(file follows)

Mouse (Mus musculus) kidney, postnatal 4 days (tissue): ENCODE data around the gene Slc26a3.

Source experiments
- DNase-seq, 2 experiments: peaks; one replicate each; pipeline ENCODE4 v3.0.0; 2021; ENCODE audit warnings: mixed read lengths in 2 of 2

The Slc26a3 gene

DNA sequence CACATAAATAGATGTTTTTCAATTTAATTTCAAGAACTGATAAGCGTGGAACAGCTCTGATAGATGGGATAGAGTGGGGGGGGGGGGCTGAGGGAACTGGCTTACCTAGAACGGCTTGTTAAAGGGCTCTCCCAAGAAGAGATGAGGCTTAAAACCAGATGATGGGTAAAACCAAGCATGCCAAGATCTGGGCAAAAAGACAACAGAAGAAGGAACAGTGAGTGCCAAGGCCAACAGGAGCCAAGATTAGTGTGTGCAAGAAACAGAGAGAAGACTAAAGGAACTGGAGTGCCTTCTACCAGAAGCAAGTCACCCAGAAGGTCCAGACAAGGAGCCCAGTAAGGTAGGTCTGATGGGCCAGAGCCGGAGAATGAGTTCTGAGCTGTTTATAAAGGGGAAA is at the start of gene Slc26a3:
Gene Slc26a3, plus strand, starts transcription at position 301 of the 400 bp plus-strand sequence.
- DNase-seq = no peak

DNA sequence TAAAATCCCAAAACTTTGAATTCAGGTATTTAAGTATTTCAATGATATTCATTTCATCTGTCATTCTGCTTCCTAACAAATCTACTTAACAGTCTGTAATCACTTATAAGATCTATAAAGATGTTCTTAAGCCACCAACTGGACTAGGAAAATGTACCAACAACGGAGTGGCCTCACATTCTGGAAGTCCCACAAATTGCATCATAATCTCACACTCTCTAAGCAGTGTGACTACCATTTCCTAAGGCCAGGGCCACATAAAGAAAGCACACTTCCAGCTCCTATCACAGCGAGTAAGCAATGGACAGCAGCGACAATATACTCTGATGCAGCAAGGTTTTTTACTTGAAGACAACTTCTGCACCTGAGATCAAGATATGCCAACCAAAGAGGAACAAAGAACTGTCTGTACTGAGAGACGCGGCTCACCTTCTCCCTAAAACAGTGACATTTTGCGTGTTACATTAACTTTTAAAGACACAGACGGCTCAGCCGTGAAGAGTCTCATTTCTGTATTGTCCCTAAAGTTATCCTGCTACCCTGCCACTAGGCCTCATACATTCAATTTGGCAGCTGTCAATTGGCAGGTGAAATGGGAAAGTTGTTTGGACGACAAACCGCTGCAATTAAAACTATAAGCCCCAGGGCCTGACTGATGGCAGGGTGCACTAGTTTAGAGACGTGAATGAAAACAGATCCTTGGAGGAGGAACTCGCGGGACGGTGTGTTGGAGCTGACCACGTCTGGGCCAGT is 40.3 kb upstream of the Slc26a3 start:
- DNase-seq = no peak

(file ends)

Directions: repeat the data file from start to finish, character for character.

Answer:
Mouse (Mus musculus) kidney, postnatal 4 days (tissue): ENCODE data around the gene Slc26a3.

Source experiments
- DNase-seq, 2 experiments: peaks; one replicate each; pipeline ENCODE4 v3.0.0; 2021; ENCODE audit warnings: mixed read lengths in 2 of 2

The Slc26a3 gene

DNA sequence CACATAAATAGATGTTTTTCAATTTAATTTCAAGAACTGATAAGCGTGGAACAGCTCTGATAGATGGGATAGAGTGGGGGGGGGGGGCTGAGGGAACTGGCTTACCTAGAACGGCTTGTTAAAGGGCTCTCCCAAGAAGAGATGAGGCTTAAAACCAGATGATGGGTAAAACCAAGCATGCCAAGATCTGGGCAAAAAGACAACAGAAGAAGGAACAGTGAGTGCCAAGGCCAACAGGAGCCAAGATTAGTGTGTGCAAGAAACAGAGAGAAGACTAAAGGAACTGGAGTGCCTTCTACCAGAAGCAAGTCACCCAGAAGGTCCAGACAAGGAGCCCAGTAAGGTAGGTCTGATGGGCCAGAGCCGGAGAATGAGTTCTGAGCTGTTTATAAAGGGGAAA is at the start of gene Slc26a3:
Gene Slc26a3, plus strand, starts transcription at position 301 of the 400 bp plus-strand sequence.
- DNase-seq = no peak

DNA sequence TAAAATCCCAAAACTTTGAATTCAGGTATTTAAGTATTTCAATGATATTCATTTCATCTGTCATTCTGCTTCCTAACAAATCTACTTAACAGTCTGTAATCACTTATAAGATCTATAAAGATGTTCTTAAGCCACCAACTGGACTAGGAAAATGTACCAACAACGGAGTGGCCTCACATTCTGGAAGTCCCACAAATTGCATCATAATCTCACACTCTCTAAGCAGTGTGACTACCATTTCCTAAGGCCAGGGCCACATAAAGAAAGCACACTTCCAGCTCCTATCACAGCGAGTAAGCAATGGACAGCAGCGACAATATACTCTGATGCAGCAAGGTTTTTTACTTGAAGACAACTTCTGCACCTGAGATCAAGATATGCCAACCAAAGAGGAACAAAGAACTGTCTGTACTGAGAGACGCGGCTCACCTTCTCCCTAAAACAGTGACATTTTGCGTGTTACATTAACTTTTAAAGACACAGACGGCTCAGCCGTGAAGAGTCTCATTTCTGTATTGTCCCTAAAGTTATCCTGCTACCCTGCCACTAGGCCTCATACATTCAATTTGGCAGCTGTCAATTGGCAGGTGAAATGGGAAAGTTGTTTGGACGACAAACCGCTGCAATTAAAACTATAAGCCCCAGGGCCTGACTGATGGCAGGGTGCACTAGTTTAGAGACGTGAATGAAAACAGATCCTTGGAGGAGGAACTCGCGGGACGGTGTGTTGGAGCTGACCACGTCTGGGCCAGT is 40.3 kb upstream of the Slc26a3 start:
- DNase-seq = no peak